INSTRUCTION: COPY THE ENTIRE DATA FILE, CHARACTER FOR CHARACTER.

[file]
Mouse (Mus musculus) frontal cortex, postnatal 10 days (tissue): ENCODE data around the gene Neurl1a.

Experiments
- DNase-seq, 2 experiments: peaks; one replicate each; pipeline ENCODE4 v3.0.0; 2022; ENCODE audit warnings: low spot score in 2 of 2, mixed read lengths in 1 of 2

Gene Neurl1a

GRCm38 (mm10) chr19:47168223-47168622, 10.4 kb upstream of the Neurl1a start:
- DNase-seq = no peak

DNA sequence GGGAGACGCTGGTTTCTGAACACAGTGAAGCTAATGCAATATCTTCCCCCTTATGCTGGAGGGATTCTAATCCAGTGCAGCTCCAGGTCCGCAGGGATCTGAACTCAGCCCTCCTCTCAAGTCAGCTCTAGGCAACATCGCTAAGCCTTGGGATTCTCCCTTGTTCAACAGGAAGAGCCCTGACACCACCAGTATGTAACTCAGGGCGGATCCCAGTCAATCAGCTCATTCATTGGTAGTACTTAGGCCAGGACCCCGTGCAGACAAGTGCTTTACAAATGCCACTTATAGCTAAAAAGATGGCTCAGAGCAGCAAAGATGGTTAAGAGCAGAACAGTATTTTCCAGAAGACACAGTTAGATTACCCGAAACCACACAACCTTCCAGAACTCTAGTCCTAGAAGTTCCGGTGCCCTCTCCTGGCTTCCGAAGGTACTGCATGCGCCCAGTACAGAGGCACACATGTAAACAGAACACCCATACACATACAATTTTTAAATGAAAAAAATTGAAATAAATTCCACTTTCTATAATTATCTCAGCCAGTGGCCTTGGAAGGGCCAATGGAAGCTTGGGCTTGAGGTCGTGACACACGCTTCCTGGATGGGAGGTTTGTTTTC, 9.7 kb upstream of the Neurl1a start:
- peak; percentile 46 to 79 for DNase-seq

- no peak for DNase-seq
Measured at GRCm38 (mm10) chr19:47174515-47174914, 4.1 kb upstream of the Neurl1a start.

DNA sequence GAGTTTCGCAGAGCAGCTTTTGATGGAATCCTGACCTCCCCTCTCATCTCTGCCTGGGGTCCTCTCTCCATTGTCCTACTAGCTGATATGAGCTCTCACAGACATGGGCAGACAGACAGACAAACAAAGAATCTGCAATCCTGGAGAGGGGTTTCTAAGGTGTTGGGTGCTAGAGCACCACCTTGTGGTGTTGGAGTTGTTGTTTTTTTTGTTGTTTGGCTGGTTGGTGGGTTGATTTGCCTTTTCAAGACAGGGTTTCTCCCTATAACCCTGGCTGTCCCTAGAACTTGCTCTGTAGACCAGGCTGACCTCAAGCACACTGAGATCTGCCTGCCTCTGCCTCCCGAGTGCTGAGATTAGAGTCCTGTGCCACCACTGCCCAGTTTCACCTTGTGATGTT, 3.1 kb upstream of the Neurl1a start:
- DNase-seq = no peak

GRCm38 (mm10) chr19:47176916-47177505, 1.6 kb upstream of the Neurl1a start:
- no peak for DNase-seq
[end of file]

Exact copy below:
Mouse (Mus musculus) frontal cortex, postnatal 10 days (tissue): ENCODE data around the gene Neurl1a.

Experiments
- DNase-seq, 2 experiments: peaks; one replicate each; pipeline ENCODE4 v3.0.0; 2022; ENCODE audit warnings: low spot score in 2 of 2, mixed read lengths in 1 of 2

Gene Neurl1a

GRCm38 (mm10) chr19:47168223-47168622, 10.4 kb upstream of the Neurl1a start:
- DNase-seq = no peak

DNA sequence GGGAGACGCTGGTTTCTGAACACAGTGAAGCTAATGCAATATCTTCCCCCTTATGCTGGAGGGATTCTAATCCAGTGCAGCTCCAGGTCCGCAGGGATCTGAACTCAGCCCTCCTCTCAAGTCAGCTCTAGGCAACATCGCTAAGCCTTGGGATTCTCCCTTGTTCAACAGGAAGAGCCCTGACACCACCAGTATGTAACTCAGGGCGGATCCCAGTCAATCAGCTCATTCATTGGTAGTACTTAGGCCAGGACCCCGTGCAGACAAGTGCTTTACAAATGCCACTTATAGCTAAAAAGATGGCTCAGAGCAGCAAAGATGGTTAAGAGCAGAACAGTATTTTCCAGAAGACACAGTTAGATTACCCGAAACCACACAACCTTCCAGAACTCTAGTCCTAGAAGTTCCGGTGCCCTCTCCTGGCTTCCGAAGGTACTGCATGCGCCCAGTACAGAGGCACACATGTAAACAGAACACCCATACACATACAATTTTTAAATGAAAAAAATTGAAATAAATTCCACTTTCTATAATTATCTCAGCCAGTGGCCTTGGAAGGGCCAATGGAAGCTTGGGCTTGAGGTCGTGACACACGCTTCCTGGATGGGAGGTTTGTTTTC, 9.7 kb upstream of the Neurl1a start:
- peak; percentile 46 to 79 for DNase-seq

- no peak for DNase-seq
Measured at GRCm38 (mm10) chr19:47174515-47174914, 4.1 kb upstream of the Neurl1a start.

DNA sequence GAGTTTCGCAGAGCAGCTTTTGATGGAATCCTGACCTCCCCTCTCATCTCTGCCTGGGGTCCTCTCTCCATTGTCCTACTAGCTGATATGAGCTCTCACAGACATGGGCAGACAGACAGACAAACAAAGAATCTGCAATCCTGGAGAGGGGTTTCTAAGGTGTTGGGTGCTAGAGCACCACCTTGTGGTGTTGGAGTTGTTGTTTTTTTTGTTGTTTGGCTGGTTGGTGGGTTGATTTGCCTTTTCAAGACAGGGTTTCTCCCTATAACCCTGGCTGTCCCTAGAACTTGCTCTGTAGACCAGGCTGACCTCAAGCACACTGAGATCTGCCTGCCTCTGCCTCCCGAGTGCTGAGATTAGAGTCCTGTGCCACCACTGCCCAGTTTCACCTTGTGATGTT, 3.1 kb upstream of the Neurl1a start:
- DNase-seq = no peak

GRCm38 (mm10) chr19:47176916-47177505, 1.6 kb upstream of the Neurl1a start:
- no peak for DNase-seq